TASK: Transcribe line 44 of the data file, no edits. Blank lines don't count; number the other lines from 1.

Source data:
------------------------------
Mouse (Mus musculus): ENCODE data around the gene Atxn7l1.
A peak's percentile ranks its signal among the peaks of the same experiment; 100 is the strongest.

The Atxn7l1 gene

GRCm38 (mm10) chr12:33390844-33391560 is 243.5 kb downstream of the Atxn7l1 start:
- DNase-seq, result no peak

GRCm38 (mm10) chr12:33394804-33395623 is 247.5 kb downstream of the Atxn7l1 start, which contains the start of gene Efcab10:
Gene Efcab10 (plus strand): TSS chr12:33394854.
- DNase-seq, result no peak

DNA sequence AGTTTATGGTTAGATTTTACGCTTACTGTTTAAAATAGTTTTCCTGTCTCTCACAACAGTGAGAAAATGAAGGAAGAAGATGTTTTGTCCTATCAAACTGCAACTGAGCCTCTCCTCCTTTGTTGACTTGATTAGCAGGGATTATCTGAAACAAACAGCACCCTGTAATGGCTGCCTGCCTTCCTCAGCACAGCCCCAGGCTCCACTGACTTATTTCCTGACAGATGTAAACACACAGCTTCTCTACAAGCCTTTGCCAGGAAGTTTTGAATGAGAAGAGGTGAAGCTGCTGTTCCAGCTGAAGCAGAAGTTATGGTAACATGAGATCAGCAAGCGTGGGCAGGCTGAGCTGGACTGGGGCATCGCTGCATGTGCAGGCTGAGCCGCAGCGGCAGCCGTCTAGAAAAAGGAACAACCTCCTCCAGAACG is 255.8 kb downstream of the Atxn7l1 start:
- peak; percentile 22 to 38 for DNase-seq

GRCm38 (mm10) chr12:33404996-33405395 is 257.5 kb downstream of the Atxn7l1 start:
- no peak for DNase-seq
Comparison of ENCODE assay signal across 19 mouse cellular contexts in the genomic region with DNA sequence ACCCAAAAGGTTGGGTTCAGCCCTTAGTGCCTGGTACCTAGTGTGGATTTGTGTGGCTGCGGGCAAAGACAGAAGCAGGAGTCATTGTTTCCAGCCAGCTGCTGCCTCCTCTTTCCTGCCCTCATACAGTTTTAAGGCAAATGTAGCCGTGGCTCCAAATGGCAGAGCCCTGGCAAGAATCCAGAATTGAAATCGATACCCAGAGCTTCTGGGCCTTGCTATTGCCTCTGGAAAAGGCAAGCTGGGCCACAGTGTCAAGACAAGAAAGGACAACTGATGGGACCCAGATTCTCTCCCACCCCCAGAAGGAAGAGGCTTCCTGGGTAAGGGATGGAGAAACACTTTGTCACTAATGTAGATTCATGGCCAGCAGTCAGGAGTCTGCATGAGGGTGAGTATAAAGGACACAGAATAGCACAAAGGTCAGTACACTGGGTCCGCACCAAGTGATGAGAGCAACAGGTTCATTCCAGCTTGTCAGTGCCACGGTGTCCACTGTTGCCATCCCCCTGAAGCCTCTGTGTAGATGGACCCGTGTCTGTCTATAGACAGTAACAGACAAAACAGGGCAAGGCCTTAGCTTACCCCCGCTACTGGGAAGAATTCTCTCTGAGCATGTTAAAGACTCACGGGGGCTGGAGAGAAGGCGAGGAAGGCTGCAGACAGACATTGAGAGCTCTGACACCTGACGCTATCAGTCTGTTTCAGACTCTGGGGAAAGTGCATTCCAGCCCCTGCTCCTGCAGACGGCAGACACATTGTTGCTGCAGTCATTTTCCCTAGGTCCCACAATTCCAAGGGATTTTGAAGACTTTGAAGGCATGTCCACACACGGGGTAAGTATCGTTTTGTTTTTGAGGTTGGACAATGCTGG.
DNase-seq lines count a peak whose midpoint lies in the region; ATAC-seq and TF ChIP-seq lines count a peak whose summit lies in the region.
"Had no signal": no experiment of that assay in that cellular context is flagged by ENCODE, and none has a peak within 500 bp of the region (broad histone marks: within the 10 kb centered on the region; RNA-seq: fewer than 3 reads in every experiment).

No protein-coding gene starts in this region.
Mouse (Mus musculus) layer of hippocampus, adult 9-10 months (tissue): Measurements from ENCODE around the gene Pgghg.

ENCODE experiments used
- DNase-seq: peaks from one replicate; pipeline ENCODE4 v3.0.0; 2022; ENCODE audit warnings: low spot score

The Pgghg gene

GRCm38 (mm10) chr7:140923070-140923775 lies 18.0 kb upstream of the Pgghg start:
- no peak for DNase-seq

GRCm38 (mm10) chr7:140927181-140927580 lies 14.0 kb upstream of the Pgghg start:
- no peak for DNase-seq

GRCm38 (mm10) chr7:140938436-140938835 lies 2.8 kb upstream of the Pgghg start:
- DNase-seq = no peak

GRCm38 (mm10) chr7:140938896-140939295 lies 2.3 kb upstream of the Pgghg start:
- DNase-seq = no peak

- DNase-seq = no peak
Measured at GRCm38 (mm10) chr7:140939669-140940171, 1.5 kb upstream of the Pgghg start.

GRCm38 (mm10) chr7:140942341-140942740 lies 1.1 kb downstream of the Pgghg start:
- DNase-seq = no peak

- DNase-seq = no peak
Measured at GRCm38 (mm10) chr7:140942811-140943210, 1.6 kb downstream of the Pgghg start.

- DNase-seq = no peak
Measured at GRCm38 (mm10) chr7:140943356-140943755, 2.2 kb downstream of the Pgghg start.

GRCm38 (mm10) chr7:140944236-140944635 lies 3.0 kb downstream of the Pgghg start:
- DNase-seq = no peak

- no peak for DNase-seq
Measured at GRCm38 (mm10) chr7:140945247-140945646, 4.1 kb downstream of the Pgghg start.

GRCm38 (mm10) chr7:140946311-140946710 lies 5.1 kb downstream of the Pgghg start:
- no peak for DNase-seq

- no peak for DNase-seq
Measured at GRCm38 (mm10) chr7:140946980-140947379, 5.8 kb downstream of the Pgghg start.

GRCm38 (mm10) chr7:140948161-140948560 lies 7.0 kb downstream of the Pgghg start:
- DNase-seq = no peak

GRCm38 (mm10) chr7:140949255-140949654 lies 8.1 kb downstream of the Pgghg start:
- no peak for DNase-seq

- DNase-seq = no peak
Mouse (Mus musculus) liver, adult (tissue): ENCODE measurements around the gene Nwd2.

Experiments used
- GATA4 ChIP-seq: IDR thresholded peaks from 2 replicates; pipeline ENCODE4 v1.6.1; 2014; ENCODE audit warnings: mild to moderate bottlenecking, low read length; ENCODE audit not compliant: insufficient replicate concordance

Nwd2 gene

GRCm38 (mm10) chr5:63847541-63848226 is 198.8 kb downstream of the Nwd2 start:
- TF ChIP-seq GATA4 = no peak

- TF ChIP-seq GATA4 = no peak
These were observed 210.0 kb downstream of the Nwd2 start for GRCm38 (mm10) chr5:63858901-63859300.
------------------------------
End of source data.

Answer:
Measured at GRCm38 (mm10) chr7:140946980-140947379, 5.8 kb downstream of the Pgghg start.